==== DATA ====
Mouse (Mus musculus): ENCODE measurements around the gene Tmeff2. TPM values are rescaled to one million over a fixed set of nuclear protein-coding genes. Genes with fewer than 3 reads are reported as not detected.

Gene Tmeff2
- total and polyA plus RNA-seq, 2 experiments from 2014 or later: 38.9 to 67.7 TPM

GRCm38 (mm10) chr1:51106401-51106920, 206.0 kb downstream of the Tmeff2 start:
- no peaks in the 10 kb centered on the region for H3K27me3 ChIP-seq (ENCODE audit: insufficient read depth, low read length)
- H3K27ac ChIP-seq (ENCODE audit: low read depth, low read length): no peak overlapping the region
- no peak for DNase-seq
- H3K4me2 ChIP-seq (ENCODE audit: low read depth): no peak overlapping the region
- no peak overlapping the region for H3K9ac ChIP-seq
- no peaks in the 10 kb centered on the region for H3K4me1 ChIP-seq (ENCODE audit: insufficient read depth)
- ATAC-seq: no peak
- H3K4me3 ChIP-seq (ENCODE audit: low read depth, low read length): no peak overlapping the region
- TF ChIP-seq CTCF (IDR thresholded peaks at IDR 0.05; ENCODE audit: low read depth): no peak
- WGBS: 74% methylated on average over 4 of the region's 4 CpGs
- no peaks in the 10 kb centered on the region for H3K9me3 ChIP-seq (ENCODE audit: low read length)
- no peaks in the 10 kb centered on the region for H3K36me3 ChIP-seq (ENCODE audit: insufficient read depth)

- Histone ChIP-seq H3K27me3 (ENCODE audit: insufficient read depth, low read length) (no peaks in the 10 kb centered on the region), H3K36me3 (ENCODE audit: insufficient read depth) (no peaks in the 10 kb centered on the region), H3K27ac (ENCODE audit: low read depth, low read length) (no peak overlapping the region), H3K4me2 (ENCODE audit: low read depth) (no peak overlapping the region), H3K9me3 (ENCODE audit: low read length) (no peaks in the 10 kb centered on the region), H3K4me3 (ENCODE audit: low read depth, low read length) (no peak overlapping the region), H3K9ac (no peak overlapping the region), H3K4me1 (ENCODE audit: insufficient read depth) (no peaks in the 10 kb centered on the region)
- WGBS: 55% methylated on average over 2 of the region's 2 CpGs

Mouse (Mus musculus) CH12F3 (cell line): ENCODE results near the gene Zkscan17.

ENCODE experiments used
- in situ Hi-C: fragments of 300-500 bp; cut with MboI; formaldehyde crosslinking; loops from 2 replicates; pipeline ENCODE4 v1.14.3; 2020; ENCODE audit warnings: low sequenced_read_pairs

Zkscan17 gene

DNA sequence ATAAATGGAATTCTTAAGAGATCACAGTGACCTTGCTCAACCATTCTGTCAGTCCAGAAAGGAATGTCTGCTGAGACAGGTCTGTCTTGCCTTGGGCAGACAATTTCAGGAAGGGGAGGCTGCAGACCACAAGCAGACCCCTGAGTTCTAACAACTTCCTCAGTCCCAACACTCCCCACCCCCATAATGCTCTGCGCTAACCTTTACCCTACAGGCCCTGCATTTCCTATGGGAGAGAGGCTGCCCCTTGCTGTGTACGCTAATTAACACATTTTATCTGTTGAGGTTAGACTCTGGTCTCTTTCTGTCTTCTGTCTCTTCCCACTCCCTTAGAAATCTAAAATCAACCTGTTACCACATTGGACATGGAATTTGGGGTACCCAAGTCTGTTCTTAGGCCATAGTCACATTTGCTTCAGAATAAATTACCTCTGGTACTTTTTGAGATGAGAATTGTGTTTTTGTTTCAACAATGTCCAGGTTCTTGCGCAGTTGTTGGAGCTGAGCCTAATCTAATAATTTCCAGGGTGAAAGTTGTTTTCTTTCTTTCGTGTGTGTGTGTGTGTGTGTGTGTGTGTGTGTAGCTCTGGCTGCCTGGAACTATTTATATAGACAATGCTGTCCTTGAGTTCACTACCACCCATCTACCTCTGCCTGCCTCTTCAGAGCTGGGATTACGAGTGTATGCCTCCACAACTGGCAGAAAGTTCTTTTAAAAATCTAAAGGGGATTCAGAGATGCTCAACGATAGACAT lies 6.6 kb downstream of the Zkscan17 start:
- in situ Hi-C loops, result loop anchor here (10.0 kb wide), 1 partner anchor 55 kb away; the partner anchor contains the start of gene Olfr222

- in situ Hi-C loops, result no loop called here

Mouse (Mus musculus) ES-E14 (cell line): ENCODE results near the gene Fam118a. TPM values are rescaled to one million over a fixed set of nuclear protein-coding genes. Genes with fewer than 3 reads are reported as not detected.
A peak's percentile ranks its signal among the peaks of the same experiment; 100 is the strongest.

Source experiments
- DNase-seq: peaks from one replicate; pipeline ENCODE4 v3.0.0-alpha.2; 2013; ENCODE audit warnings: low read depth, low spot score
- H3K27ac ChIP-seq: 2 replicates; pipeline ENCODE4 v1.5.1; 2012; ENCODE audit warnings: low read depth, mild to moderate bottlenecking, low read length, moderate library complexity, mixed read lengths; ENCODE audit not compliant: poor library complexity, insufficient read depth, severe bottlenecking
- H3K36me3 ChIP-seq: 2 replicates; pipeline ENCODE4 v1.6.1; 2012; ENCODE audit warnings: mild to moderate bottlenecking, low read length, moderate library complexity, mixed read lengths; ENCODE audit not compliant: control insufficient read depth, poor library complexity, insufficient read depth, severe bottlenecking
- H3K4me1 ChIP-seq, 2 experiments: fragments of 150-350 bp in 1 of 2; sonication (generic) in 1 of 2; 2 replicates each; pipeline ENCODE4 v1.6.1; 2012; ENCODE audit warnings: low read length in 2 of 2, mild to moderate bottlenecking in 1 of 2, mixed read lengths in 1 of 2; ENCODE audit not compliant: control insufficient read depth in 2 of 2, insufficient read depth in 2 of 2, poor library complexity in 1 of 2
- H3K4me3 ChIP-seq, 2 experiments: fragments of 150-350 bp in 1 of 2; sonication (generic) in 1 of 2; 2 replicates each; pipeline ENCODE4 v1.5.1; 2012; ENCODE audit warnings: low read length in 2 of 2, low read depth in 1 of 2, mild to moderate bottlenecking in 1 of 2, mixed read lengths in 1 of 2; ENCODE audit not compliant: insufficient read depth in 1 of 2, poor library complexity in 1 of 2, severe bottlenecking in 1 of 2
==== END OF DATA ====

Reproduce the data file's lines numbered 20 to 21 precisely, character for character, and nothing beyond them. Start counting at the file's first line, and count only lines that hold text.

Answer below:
ENCODE experiments used
- in situ Hi-C: fragments of 300-500 bp; cut with MboI; formaldehyde crosslinking; loops from 2 replicates; pipeline ENCODE4 v1.14.3; 2020; ENCODE audit warnings: low sequenced_read_pairs